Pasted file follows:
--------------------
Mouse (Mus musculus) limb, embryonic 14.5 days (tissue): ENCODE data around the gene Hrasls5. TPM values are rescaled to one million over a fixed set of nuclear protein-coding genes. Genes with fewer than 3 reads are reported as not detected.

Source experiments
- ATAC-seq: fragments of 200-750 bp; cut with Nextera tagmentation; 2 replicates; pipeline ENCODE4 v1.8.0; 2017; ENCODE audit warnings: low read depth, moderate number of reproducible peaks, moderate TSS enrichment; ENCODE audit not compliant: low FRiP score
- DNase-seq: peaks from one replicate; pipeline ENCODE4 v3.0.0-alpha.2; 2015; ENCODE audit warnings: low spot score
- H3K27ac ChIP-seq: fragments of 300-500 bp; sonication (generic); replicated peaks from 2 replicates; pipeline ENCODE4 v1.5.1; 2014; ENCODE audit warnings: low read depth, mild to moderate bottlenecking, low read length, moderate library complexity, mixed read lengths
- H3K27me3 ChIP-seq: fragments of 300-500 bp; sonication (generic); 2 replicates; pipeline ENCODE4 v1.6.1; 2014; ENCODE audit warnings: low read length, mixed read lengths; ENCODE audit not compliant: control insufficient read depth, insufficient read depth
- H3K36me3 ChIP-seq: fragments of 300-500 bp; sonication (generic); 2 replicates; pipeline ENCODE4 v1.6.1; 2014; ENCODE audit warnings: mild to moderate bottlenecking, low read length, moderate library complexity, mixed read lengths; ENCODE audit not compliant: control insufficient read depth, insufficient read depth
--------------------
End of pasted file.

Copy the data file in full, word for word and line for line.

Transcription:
Mouse (Mus musculus) limb, embryonic 14.5 days (tissue): ENCODE data around the gene Hrasls5. TPM values are rescaled to one million over a fixed set of nuclear protein-coding genes. Genes with fewer than 3 reads are reported as not detected.

Source experiments
- ATAC-seq: fragments of 200-750 bp; cut with Nextera tagmentation; 2 replicates; pipeline ENCODE4 v1.8.0; 2017; ENCODE audit warnings: low read depth, moderate number of reproducible peaks, moderate TSS enrichment; ENCODE audit not compliant: low FRiP score
- DNase-seq: peaks from one replicate; pipeline ENCODE4 v3.0.0-alpha.2; 2015; ENCODE audit warnings: low spot score
- H3K27ac ChIP-seq: fragments of 300-500 bp; sonication (generic); replicated peaks from 2 replicates; pipeline ENCODE4 v1.5.1; 2014; ENCODE audit warnings: low read depth, mild to moderate bottlenecking, low read length, moderate library complexity, mixed read lengths
- H3K27me3 ChIP-seq: fragments of 300-500 bp; sonication (generic); 2 replicates; pipeline ENCODE4 v1.6.1; 2014; ENCODE audit warnings: low read length, mixed read lengths; ENCODE audit not compliant: control insufficient read depth, insufficient read depth
- H3K36me3 ChIP-seq: fragments of 300-500 bp; sonication (generic); 2 replicates; pipeline ENCODE4 v1.6.1; 2014; ENCODE audit warnings: mild to moderate bottlenecking, low read length, moderate library complexity, mixed read lengths; ENCODE audit not compliant: control insufficient read depth, insufficient read depth